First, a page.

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3Qs: Is a potential Facebook hack on the horizon?

The hacker group Anonymous recently announced through a YouTube video that it plans to “kill” Facebook on Nov. 5 for supposedly abusing the privacy of its users. We asked Engin Kirda, the Sy and Laurie Sternberg Interdisciplinary Endowed Professor for Information Assurance — with joint appointments in Northeastern’s College of Computer and Information Science and Department of Electrical and Computer Engineering — to discuss the potential implications of the hack and provide some insight into the motives behind hacking groups such as Anonymous.

How would the infamous hacking group Anonymous go about carrying out its threat to “kill” Facebook? What effect would a successful attack have on Facebook users?

I see two options here: The first option is that the group has discovered an unknown vulnerability on Facebook, and is planning to exploit that to compromise the availability of the site. The second option is a so-called Distributed Denial of Service (DDoS) attack, which is common and well known on the Internet. In such an attack, the attackers typically use groups of compromised computers to send many web requests at once to the targeted website. Because of the sudden increase in traffic, the website might not be able to deal with the increased number of requests and simply fails. As a result, the site becomes unavailable to users.

Anonymous says in its video that it is inviting people to participate in “killing” Facebook. To me, this sounds like it is planning to provide tools to volunteer users that would be used to generate large numbers of web requests. If such an attack were successful, Facebook would become inaccessible for many of its users.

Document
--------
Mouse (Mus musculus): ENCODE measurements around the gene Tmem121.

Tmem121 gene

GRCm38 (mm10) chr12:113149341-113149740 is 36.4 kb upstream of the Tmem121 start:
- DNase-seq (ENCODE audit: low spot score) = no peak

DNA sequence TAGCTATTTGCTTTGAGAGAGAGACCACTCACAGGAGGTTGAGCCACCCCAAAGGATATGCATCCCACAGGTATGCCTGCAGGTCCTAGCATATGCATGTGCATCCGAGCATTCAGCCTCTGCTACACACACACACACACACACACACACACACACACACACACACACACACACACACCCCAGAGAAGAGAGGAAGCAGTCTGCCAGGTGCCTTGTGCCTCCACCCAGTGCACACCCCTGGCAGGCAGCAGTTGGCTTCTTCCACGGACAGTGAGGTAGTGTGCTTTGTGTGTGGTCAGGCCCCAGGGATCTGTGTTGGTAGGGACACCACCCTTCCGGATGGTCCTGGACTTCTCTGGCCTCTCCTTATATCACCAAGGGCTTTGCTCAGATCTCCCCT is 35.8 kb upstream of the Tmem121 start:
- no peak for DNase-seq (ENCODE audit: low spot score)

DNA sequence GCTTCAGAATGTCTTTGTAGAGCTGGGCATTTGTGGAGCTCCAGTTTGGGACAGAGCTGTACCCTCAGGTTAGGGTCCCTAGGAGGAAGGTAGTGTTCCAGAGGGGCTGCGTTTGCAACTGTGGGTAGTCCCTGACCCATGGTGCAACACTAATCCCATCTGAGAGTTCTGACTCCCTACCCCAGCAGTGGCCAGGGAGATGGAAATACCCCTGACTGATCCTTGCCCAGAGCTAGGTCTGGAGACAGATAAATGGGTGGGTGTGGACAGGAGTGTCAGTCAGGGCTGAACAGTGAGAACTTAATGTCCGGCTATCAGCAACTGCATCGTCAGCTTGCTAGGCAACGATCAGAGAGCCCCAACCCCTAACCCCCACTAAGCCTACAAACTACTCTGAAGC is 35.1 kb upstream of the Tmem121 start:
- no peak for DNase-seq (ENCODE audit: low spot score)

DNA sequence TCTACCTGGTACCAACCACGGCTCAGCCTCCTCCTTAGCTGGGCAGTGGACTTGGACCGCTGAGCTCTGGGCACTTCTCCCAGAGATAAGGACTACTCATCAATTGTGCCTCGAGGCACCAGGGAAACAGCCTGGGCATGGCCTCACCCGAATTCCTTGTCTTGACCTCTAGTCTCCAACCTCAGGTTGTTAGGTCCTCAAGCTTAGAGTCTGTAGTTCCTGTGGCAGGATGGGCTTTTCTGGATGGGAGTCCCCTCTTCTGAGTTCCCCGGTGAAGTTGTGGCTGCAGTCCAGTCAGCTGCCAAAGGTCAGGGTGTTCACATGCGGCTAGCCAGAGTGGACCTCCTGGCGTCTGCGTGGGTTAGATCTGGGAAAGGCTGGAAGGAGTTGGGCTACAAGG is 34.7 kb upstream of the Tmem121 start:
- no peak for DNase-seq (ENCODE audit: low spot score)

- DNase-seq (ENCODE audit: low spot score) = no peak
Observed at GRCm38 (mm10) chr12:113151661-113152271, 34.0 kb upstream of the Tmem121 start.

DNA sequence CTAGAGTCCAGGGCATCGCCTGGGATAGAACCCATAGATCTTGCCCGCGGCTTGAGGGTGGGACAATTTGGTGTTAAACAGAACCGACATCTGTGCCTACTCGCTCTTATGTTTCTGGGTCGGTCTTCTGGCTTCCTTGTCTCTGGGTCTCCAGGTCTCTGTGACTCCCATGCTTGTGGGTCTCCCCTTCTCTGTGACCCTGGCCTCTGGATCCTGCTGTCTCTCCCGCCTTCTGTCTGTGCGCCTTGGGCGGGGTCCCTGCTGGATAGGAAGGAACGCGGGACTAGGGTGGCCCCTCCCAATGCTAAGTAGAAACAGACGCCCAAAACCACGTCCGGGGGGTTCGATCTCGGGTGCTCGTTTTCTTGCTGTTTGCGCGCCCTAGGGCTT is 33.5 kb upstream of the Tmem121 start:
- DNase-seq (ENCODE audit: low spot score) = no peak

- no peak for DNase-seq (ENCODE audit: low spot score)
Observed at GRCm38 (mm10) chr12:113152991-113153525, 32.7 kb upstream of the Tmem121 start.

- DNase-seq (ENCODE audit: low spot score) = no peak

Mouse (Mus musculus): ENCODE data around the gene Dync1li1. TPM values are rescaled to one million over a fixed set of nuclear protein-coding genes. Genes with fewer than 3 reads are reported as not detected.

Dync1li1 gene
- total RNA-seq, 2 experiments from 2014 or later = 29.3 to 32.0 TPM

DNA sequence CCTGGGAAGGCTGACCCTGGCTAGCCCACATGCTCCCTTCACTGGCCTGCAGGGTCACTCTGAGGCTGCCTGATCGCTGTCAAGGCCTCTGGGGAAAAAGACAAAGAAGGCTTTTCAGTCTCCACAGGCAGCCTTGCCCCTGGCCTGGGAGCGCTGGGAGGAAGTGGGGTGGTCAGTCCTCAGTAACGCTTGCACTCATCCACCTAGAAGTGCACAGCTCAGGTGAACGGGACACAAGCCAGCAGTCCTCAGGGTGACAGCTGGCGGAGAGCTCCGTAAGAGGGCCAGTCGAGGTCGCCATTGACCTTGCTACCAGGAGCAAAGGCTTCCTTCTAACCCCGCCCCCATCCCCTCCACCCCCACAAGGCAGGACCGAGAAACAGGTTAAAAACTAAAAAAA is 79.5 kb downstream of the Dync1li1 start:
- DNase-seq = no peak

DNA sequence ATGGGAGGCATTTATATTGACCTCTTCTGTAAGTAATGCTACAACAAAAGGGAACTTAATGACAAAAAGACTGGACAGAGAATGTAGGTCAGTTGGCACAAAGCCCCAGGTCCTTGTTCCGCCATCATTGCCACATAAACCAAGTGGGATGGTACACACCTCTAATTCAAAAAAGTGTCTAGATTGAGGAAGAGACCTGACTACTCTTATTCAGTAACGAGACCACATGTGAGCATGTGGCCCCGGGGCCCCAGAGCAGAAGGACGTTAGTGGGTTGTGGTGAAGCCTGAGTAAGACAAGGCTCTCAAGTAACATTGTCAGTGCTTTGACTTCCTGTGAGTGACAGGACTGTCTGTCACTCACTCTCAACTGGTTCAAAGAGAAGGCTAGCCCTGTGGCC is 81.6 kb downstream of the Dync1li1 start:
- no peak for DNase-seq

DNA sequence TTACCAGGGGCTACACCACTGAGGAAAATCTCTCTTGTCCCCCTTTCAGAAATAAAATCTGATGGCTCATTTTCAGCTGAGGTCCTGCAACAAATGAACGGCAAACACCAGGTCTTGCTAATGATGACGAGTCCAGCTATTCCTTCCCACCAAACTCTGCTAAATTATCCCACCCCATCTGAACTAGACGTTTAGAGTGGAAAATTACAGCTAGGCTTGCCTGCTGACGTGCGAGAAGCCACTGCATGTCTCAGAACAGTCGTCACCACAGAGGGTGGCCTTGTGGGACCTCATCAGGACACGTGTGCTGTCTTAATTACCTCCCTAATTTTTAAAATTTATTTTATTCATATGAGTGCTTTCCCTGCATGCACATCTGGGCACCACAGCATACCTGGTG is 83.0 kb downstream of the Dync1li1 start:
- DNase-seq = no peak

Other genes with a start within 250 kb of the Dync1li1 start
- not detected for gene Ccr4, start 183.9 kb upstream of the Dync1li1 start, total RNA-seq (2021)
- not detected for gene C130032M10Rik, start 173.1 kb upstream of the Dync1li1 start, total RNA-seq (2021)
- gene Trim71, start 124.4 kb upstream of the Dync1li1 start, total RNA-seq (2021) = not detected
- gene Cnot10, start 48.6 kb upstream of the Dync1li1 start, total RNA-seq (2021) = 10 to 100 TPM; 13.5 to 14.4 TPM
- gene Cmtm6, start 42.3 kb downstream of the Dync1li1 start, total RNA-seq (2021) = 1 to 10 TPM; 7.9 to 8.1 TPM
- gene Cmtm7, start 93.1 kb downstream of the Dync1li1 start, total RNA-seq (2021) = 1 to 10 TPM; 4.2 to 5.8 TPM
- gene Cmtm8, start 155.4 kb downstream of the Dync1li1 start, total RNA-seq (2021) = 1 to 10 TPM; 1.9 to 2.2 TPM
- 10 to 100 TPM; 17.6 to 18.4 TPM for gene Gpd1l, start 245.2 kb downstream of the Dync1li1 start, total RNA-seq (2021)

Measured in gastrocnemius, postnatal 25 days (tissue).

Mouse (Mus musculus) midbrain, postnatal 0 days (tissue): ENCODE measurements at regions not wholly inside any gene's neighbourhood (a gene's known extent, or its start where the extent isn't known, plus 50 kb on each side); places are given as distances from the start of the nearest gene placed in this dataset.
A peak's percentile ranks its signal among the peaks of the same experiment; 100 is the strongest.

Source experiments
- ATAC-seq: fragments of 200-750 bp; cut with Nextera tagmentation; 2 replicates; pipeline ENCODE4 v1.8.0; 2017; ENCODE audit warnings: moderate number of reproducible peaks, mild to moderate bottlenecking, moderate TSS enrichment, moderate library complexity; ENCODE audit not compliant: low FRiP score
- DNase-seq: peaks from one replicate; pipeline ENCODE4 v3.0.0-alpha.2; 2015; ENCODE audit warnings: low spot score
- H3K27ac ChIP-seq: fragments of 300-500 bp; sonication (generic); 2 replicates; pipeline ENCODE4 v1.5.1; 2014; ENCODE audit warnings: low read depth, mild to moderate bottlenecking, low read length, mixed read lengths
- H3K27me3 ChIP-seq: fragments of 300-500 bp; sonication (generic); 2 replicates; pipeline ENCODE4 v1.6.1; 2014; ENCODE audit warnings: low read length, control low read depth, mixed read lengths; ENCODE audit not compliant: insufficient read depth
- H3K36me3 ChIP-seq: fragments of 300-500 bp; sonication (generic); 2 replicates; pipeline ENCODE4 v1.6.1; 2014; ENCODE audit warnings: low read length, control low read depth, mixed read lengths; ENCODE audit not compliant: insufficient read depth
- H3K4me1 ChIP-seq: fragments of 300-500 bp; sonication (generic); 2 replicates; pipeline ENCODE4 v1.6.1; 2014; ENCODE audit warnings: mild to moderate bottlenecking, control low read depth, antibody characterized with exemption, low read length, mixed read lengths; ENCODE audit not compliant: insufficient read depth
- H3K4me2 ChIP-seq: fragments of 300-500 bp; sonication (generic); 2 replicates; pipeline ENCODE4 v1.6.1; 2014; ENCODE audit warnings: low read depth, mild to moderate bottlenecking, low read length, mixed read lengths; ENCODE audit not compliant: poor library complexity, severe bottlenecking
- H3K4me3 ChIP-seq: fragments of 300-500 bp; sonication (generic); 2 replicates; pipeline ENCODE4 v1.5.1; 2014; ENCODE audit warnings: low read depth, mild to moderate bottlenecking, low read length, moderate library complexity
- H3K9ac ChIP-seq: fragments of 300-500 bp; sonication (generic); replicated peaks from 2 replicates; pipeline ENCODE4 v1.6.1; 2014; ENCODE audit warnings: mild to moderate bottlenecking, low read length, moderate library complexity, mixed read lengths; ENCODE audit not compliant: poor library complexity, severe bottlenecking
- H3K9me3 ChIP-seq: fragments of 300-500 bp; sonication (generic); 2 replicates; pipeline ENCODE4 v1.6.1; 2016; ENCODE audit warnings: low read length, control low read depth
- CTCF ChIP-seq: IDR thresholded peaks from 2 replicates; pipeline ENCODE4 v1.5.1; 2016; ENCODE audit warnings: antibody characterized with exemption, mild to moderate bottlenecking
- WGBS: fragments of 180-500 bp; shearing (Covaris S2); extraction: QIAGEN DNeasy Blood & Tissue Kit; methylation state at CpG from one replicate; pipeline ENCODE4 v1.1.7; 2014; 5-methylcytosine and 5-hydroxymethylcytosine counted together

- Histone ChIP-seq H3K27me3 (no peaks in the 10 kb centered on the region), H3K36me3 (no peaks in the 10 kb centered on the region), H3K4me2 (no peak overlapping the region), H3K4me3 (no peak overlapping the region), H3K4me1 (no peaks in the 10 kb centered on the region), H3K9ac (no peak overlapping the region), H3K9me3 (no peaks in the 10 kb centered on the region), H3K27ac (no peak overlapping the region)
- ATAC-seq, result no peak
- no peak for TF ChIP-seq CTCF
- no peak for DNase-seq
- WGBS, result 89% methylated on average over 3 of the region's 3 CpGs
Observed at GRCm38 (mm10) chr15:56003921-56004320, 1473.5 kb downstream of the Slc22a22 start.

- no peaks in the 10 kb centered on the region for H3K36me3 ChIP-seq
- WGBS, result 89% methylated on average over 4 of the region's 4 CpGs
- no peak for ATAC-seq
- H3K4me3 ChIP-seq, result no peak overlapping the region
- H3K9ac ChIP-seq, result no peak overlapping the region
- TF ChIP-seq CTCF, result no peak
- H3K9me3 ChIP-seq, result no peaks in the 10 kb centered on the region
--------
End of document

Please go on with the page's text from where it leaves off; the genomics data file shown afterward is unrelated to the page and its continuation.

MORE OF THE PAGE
I would caution everyone (especially students who like to experiment) against using any tools that could be used in a DDoS attack — usage of such tools is illegal and can get you into a lot of trouble.

Facebook has launched a “bug bounty” program to keep its users safer from attacks. What other precautions do you expect Facebook will take in order to ensure user-safety?

From past collaborations with Facebook’s security team, I know that they take all potential security problems very seriously. In fact, we discovered some security issues on Facebook last year as a result of our research, and the site was very quick in fixing them. I am sure that it will be monitoring its systems and will be constantly looking for vulnerabilities it is not aware of. Unfortunately, though, there is no easy fix to DDoS attacks. The only effective solution right now is to have more computing resources available than the attackers. My guess is that Facebook may try to increase its server resources if it is expecting an attack. For example, it could decide to buy more resources from cloud companies like Akamai.

Are hacking groups, such as Anonymous, out to make a social point or to test their skills against potentially impenetrable systems?

I think it is a mix of the two. In the case of Anonymous, though, I think it’s more about making a political and social statement. Some of its hacks to date have been impressive but at the same time, DDoS attacks are pretty straightforward and technically not that sophisticated.

For me, it is fascinating to see a change of mindset about how we look at cyber-security today. Groups like Anonymous are demonstrating how vulnerable many companies and organizations are and how the lives of ordinary people can be affected if the security of cyber-systems is not taken seriously. I am very excited to say that Northeastern has been growing fast and gaining visibility in this area.